German Anni ironing3It took me a little while, on first visiting the UKSA, to get over my ‘boat envy’. It seems, because they are a charity, that people in the UK are falling over themselves to give them money, or boats, or both. Getting sicker and sicker as I walked past their private slipways and boathouses, I resolved to sabotage their fleet of kayaks with the corkscrew on my Swiss army knife but the glowering frowns of 50 twelve-year-olds, staring at me through the canteen window, forced me to reconsider.

Three years ago we deiced that it was ludicrous (see above) that the crew most in contact with owners and guests – the interior crew – had no industry-sponsored training. So we decided to try to change that. The PYA took on the task of coordinating industry-wide consultations to work out what should be taught. Schools from Australia, New Zealand, South Africa and the U.S. joined those from the U.K. and Europe in an epic series of meetings in various places, by Skype and conference call, so that just one year later we had a plan which has now been rolled out into the fully fledged PYA GUEST programme.

Whereas before, an ‘introductory’ yacht service course could last anything from one day to one month, depending where you went, there is now an industry standard, set by agreement and subject to regular review. More of this needs to happen!

What is the most important job on board? Avoiding rocks? Putting out fires? Driving boats? No! It is making sure that the satellite TV and broadband Internet work! (Fair enough…food and service come a close second, at least in the eyes of a typical owner.) But what training do Electro Technical Officers get? None… at least nothing directed and yacht industry needs. Another job for the YQP.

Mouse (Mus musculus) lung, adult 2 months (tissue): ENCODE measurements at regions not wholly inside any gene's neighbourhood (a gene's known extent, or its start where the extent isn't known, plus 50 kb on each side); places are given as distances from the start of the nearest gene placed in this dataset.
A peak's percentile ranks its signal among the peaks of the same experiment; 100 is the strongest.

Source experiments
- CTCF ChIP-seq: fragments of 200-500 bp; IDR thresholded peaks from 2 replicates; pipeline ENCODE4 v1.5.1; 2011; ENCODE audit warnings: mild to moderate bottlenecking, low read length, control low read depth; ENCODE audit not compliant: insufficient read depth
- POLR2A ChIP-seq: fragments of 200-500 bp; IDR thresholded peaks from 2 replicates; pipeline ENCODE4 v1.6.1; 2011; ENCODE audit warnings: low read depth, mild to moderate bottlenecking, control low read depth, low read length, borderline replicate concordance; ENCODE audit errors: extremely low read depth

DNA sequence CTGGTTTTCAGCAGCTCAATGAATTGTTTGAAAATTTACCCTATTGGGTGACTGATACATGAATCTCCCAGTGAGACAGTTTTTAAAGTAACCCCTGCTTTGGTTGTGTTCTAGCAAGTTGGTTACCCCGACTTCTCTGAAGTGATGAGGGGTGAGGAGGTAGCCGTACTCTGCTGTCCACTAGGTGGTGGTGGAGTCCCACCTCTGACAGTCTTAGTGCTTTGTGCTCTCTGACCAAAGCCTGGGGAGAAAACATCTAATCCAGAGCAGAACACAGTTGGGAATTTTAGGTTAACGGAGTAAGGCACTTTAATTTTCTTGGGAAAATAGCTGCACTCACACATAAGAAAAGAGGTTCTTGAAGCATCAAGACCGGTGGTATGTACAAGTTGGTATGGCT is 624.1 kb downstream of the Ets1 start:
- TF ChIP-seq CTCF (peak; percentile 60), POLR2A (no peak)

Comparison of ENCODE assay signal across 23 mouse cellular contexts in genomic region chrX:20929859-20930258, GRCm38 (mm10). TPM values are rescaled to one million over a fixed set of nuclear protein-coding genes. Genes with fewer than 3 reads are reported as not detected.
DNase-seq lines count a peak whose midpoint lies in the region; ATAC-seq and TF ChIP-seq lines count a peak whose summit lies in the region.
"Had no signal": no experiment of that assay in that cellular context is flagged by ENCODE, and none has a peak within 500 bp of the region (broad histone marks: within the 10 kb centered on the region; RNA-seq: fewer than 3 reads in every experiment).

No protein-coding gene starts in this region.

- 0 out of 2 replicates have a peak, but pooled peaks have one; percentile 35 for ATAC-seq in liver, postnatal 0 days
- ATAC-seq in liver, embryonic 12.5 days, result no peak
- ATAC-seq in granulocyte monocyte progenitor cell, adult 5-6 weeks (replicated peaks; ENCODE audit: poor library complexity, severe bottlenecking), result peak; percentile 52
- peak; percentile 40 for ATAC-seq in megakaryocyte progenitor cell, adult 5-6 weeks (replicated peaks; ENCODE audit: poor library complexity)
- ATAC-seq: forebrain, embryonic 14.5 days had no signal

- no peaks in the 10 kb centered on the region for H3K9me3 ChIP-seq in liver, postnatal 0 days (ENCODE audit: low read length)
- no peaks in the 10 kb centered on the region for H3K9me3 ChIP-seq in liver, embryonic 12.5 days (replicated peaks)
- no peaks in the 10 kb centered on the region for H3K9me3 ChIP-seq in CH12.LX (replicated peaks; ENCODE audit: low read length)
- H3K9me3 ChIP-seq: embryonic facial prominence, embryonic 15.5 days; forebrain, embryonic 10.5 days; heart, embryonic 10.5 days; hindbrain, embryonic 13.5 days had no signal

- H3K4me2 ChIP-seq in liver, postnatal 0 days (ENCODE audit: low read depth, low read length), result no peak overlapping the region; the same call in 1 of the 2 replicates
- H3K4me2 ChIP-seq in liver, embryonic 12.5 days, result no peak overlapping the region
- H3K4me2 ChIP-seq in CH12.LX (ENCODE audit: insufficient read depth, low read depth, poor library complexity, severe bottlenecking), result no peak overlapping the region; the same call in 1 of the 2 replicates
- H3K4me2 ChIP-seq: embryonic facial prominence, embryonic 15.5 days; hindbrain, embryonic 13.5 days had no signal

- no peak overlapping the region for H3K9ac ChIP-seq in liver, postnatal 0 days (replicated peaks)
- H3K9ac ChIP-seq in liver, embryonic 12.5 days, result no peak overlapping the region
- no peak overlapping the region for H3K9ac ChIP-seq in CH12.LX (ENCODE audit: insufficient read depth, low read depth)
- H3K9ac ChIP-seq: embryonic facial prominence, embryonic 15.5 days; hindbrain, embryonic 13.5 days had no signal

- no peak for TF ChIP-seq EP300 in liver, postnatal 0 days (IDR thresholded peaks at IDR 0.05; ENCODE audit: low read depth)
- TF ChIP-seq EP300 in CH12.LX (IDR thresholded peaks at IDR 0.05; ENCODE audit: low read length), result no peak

If you want your voice heard at the YQP, or the pre meeting, you need to join the PYA and get involved. Don’t just be a passive recipient of what others decide; become part of the process. The PYA telephone number is +33 493349116 or email


John Wyborn is a co-founder of Bluewater Yachting. He works as the company's Training Director, and has helped to build the company into the largest training provider dedicated to the industry. Wyborn joined the Royal Navy as a seaman officer after university and served on various types of vessels including frigates, destroyers, and finally in command of HMS Mentor; a navigation and seamanship training vessel teaching RN trainees and foreign navies. Bluewater was established in 1991 and has become an innovative industry leader. Having over 20 years of applied experience, demonstrates that we are able to identify the industry’s diverse requirements and still maintain our initial philosophy “one company, one complete service.” Bluewater provides luxury yacht charter, yacht sales, yacht management, yacht project consulting, crew training and crew placement. Our headquarters are situated in Antibes with satellite offices globally. In today’s ever evolving market we stand strong, with a team comprising of the world’s most diligent personnel. Place your trust in us as we guarantee a complete and professional service. For more information please visit